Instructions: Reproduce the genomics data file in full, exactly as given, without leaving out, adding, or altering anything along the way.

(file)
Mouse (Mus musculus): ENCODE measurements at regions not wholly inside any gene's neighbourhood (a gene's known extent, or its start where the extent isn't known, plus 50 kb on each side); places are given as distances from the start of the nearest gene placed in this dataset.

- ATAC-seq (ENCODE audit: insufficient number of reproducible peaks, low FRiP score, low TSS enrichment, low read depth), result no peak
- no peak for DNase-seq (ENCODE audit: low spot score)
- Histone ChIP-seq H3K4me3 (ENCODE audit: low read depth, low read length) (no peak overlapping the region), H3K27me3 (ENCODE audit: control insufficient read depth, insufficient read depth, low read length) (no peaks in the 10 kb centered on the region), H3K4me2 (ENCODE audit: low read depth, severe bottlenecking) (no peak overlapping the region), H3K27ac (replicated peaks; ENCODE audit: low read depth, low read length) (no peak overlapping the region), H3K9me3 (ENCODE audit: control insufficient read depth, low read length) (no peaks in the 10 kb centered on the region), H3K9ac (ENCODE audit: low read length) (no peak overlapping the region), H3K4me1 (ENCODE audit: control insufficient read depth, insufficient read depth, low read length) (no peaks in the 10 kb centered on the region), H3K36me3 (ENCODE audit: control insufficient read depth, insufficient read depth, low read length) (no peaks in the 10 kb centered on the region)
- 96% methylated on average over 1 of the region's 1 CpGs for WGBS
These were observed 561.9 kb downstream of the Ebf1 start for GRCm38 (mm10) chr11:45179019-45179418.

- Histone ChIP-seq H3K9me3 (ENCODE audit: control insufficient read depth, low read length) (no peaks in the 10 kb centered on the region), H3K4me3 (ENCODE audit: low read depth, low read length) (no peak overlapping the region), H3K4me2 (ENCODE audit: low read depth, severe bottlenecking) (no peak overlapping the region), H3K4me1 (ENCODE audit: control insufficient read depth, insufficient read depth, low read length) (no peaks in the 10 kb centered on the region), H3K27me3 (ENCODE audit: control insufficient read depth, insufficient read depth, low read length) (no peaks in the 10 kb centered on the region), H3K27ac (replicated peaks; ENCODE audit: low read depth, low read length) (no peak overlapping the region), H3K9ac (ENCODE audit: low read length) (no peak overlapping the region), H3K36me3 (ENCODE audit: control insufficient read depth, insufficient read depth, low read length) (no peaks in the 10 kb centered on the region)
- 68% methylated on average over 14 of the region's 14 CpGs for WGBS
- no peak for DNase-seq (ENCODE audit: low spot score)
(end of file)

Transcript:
Mouse (Mus musculus): ENCODE measurements at regions not wholly inside any gene's neighbourhood (a gene's known extent, or its start where the extent isn't known, plus 50 kb on each side); places are given as distances from the start of the nearest gene placed in this dataset.

- ATAC-seq (ENCODE audit: insufficient number of reproducible peaks, low FRiP score, low TSS enrichment, low read depth), result no peak
- no peak for DNase-seq (ENCODE audit: low spot score)
- Histone ChIP-seq H3K4me3 (ENCODE audit: low read depth, low read length) (no peak overlapping the region), H3K27me3 (ENCODE audit: control insufficient read depth, insufficient read depth, low read length) (no peaks in the 10 kb centered on the region), H3K4me2 (ENCODE audit: low read depth, severe bottlenecking) (no peak overlapping the region), H3K27ac (replicated peaks; ENCODE audit: low read depth, low read length) (no peak overlapping the region), H3K9me3 (ENCODE audit: control insufficient read depth, low read length) (no peaks in the 10 kb centered on the region), H3K9ac (ENCODE audit: low read length) (no peak overlapping the region), H3K4me1 (ENCODE audit: control insufficient read depth, insufficient read depth, low read length) (no peaks in the 10 kb centered on the region), H3K36me3 (ENCODE audit: control insufficient read depth, insufficient read depth, low read length) (no peaks in the 10 kb centered on the region)
- 96% methylated on average over 1 of the region's 1 CpGs for WGBS
These were observed 561.9 kb downstream of the Ebf1 start for GRCm38 (mm10) chr11:45179019-45179418.

- Histone ChIP-seq H3K9me3 (ENCODE audit: control insufficient read depth, low read length) (no peaks in the 10 kb centered on the region), H3K4me3 (ENCODE audit: low read depth, low read length) (no peak overlapping the region), H3K4me2 (ENCODE audit: low read depth, severe bottlenecking) (no peak overlapping the region), H3K4me1 (ENCODE audit: control insufficient read depth, insufficient read depth, low read length) (no peaks in the 10 kb centered on the region), H3K27me3 (ENCODE audit: control insufficient read depth, insufficient read depth, low read length) (no peaks in the 10 kb centered on the region), H3K27ac (replicated peaks; ENCODE audit: low read depth, low read length) (no peak overlapping the region), H3K9ac (ENCODE audit: low read length) (no peak overlapping the region), H3K36me3 (ENCODE audit: control insufficient read depth, insufficient read depth, low read length) (no peaks in the 10 kb centered on the region)
- 68% methylated on average over 14 of the region's 14 CpGs for WGBS
- no peak for DNase-seq (ENCODE audit: low spot score)